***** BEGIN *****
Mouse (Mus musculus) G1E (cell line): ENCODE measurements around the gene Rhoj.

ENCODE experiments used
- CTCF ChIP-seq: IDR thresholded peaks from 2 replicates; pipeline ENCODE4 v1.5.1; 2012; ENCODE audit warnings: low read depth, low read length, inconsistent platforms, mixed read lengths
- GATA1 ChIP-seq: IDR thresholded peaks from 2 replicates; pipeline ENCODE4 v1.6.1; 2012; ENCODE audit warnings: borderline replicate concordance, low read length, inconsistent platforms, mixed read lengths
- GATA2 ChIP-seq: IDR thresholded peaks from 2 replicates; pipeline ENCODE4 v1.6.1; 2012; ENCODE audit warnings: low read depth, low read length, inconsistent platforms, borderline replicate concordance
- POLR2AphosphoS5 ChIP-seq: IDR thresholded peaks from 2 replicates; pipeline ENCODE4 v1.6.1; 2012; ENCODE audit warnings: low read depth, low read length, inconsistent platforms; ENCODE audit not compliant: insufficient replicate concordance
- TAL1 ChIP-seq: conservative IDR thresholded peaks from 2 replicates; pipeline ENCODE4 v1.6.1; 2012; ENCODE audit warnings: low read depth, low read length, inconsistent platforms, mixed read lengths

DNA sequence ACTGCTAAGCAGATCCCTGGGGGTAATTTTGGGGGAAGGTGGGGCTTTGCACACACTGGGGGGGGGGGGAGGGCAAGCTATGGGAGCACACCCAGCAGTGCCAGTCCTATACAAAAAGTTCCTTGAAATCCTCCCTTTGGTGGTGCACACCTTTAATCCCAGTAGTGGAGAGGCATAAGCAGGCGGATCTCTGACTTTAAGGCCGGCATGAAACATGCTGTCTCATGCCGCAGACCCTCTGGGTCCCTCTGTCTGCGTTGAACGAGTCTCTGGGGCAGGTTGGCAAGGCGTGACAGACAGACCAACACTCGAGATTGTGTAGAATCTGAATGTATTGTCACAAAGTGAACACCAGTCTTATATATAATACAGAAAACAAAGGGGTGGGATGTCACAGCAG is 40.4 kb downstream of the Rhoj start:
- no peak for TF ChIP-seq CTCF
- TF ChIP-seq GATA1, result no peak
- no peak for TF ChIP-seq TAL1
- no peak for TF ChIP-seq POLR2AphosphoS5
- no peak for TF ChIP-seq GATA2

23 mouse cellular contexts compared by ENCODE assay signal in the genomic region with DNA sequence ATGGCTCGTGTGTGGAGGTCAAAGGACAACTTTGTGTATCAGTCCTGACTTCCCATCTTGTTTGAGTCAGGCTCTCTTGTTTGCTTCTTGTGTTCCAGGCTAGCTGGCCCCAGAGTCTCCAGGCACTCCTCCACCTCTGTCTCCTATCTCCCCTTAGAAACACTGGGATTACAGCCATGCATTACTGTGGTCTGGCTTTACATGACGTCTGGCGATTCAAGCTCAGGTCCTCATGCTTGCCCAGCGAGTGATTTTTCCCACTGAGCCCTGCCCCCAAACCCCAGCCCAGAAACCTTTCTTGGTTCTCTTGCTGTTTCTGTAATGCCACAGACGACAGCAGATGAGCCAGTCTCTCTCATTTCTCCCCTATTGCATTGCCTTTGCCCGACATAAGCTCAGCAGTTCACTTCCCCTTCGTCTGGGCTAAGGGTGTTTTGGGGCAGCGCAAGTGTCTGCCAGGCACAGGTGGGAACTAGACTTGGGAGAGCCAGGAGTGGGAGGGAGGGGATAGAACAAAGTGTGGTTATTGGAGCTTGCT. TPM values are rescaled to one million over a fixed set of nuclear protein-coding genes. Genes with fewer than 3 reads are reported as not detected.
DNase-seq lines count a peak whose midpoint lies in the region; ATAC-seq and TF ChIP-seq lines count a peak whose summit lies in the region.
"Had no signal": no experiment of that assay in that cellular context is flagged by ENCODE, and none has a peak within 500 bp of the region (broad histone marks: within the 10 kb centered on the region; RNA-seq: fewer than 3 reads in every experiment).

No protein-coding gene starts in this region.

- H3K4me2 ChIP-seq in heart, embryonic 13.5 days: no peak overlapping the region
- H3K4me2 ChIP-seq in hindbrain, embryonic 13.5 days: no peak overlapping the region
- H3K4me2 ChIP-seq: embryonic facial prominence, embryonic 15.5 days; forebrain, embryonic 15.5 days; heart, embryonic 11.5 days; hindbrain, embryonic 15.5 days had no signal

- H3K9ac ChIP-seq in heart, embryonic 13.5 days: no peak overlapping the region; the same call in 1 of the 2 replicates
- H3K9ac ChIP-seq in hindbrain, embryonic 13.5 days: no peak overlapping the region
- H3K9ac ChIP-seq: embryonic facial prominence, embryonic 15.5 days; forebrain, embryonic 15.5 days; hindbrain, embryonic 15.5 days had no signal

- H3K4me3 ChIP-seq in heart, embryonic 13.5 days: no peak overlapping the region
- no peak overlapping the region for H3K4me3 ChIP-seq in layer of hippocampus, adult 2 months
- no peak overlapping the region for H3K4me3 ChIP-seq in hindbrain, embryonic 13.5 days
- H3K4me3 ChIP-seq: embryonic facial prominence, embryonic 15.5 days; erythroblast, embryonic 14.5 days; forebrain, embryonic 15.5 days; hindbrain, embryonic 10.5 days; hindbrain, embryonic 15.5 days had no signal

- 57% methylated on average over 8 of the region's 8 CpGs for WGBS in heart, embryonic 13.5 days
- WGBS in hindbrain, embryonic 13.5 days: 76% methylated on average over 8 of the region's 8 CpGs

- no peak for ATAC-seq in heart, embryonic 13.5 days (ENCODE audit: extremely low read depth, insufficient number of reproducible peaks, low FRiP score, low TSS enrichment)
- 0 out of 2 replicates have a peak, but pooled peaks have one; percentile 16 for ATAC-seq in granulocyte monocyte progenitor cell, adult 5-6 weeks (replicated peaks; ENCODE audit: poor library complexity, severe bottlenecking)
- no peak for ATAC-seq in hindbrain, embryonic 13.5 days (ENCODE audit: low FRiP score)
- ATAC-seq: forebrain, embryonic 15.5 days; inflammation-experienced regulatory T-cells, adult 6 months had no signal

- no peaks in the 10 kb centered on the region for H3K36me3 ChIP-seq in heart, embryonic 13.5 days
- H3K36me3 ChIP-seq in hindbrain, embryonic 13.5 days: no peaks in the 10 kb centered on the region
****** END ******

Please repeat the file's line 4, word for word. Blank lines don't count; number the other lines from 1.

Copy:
- GATA1 ChIP-seq: IDR thresholded peaks from 2 replicates; pipeline ENCODE4 v1.6.1; 2012; ENCODE audit warnings: borderline replicate concordance, low read length, inconsistent platforms, mixed read lengths